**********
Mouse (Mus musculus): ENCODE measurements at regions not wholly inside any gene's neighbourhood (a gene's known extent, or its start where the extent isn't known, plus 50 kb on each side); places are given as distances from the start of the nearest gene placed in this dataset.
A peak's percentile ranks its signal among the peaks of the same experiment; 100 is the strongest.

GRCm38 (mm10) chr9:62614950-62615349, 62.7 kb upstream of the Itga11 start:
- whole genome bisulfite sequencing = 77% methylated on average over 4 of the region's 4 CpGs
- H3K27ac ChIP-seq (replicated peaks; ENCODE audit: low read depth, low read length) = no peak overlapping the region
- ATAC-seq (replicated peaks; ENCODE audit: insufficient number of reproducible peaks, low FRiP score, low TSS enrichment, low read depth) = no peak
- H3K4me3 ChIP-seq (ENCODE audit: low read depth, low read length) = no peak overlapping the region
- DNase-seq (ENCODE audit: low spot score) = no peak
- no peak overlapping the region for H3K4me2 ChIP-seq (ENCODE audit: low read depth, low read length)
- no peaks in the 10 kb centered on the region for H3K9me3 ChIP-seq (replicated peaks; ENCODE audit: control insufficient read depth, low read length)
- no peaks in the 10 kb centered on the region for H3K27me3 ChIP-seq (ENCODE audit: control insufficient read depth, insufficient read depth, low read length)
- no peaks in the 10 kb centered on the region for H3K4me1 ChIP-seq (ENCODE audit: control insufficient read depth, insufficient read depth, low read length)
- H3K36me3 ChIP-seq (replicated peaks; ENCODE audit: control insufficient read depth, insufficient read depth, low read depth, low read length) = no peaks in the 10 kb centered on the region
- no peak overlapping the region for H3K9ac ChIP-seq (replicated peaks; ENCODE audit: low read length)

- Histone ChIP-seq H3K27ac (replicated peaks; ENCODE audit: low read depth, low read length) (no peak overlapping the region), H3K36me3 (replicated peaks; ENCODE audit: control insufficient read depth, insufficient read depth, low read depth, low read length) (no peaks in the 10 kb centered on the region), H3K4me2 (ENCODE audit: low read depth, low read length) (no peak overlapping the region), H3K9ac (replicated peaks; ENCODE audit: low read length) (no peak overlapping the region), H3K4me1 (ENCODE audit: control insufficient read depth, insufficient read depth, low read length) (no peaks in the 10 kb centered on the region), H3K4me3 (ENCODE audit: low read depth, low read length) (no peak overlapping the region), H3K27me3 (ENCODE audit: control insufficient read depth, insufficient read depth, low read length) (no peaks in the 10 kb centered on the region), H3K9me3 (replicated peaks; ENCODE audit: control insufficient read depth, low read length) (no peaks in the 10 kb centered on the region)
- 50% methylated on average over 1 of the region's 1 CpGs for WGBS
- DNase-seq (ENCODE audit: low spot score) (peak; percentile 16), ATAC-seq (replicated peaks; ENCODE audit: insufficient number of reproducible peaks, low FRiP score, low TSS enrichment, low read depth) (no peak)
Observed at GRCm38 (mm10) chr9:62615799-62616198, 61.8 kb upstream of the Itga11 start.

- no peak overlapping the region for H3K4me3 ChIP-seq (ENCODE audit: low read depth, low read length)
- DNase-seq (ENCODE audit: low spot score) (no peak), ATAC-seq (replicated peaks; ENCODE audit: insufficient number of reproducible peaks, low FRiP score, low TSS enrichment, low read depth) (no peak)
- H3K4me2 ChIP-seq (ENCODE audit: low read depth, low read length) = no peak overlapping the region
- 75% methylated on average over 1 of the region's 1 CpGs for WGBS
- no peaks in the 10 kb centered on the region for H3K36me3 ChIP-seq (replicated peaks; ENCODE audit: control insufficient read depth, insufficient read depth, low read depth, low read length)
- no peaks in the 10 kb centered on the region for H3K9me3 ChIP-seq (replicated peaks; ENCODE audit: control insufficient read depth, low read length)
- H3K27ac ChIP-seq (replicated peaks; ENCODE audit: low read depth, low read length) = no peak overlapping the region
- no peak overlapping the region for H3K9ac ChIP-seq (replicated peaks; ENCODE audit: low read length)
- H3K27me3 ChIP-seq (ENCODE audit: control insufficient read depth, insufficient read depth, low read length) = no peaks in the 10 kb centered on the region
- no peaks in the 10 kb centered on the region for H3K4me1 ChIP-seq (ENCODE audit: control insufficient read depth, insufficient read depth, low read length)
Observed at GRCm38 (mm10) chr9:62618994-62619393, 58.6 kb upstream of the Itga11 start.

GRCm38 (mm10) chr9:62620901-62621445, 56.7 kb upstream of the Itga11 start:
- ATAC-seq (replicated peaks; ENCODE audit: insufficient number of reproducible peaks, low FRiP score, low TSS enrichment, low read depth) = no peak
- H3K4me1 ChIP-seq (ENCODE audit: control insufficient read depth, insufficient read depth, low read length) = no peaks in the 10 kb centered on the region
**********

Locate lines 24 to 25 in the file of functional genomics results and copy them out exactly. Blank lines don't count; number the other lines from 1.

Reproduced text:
- no peaks in the 10 kb centered on the region for H3K9me3 ChIP-seq (replicated peaks; ENCODE audit: control insufficient read depth, low read length)
- H3K27ac ChIP-seq (replicated peaks; ENCODE audit: low read depth, low read length) = no peak overlapping the region